The evolution of a Pinewood Derby car starts with a block of rough wood, 7 inches long and almost 2 inches wide.
It ends with a little racer that can travel the equivalent of 203 mph.
The real story is what happens in between.
The Pinewood Derby is a test of ingenuity and creativity that the Boy Scouts of America started in 1952. The challenge is to create the fastest and most original car while keeping within the guidelines governing weight and size.
The car with the fastest average time in eight races is the winner.
Each Scout starts with the same kit of four wheels, two axles and a block of wood. What happens next is usually a combination of open secrets, family tradition and failed experiments.
Derby cars have a history in the Lewis family of North Augusta. Scott Lewis still has a car he made with his dad when he was in Cub Scouts three decades ago.
That car wouldn't stand a chance in today's races.
His sons, Wyatt, 10, and Connor, 12, have a history of winning derby car races, and it's not by following dad's example. The old tradition of slapping together a car with glue and painting a racing stripe has given way to tungsten steel weights and high-quality polish to grease the wheels.
There's also physics to consider. It might seem counterintuitive, but the weights are placed in the rear of the car -- not the front -- to help it gain speed. Gravity pulls it down much like a pendulum so that it really starts to fly by the time it passes midtrack, Lewis said.
The design takes a little more time.
For almost three months out of the year, the kitchen counter becomes the laboratory for tinkering with sets and brainstorming ideas. Mom is glad the boys have a project, but less than thrilled about the setup.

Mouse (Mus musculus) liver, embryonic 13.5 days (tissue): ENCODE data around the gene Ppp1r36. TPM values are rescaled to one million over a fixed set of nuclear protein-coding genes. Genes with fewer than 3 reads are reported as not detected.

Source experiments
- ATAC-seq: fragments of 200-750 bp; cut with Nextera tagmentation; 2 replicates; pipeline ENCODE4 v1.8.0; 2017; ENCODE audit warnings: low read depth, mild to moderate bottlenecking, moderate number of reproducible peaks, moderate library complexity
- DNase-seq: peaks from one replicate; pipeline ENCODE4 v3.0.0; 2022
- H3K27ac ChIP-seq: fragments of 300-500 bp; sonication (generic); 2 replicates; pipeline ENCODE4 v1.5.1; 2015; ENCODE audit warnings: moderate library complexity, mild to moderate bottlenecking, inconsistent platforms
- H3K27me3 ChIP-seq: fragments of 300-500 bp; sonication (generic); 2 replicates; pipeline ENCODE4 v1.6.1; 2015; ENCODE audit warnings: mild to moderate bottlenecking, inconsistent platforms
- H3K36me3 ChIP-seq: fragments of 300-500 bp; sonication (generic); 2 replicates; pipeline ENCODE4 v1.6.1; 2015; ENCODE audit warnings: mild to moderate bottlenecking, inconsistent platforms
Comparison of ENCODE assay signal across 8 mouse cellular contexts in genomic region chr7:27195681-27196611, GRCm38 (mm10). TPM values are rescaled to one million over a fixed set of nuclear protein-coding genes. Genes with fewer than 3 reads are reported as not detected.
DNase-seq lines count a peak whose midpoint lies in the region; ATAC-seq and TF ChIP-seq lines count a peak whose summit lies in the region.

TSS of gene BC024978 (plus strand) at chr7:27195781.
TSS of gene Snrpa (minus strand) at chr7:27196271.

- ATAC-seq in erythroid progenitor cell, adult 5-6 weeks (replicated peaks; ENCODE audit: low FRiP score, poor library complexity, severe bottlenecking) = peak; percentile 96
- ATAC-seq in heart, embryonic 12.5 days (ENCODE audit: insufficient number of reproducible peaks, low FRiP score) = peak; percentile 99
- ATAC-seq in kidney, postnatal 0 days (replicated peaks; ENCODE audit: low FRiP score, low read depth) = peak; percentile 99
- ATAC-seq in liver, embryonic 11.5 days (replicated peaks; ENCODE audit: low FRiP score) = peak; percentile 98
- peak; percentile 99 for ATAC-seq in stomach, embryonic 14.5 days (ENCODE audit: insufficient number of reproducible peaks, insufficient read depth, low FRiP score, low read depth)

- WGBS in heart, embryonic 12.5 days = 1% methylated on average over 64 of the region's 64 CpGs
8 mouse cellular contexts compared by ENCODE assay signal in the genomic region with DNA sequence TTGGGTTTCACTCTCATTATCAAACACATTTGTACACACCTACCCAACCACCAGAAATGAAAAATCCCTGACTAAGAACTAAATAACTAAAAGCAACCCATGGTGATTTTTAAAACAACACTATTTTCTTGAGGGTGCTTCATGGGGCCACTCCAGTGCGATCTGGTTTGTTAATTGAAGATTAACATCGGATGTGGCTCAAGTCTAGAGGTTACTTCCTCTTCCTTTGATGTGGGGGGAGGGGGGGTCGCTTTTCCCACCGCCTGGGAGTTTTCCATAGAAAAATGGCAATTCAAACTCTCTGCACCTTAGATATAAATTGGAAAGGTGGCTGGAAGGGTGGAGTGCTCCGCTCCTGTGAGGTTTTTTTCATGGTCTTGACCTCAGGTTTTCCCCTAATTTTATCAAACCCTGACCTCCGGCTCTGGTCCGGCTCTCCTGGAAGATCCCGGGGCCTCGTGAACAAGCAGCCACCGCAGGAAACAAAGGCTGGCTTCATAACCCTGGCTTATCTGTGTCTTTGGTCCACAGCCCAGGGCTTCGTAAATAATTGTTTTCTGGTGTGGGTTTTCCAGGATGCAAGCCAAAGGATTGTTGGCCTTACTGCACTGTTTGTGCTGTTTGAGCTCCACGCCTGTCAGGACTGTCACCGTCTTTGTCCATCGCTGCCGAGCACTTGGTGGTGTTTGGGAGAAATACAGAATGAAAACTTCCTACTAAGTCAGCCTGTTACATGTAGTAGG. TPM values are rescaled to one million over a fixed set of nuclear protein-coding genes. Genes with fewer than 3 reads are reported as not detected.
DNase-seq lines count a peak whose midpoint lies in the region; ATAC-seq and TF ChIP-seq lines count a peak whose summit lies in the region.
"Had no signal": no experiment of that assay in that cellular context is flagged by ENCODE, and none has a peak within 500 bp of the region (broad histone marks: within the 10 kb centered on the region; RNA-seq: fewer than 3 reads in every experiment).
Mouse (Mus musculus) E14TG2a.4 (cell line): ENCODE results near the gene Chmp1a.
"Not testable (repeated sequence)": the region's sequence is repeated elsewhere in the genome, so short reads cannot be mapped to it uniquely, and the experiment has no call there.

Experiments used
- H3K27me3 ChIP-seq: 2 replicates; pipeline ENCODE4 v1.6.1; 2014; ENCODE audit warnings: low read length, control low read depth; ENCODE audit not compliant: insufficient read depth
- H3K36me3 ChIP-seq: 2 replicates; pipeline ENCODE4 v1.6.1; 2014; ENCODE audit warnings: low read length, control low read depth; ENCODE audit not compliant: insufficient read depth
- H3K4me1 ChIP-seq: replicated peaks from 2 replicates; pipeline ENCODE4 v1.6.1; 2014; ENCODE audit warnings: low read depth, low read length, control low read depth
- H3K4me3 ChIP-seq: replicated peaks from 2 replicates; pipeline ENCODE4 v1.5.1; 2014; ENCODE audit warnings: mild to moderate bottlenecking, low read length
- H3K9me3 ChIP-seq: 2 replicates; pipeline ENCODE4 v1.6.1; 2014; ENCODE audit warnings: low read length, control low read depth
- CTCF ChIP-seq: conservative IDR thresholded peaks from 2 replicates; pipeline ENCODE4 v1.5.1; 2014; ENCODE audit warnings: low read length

"Graphite is really hard to clean," Kim Lewis said with a smile. "It's super-fine and doesn't really wipe up."
The Lewis boys' cars win for speed but rarely style. Their winning cars are flat, almost like skateboards, with a simple racing stripe or color scheme.
In the past, they made a short tank with a stubby turret and an ant car with long spindly legs that everyone confused for a spider. Neither got far in the competition.
This is Wyatt's last year as a Cub Scout and, consequently, his last time in derby car racing. He's bested his peers in the den, pack and district levels and will be competing on the council level Saturday.
Another competitor from North Augusta is Brad Wilson, who will also become a Boy Scout next year.
Brad's design this year is based on one he found in a book of derby car models. It broke a speed record at the district meet by traveling 48 feet in 3.6 seconds, or the equivalent of 203 mph.
Brad and his father, Donald Wilson, start each year's derby car build by declaring war on friction.
"Friction is the enemy," Wilson explained, so they focus on each of the spots that hold friction, including inside the axles and along the chassis.
As far as tips and tricks, Wilson has heard that baking a car to eliminate moisture is effective, along with rubbing toothpaste along the axles. Brad hollows his car and inserts tungsten weights, then covers it back over with tungsten putty before a paint job. Each step of the process is followed by weighing the car to see how close it is to five ounces.
By the time the competition begins, Brad will have the car within a thousandth of an ounce of the desired weight. Strips of lead tape are added to the car until it is within near perfect weight.
Wilson laughs when he describes their first car, with the weights in front and glue all over the axles. That one finished at the bottom.
It wasn't until the third year of competition that they started doing their research and experimenting with the best model.
While it's great to having a winning car, the Scouts and their fathers walk away with more much than a trophy. The event builds camaraderie, encourages craftsmanship, teaches sportsmanship and bonds father and son with a common goal, Wilson said.
"It's just good fun," he said.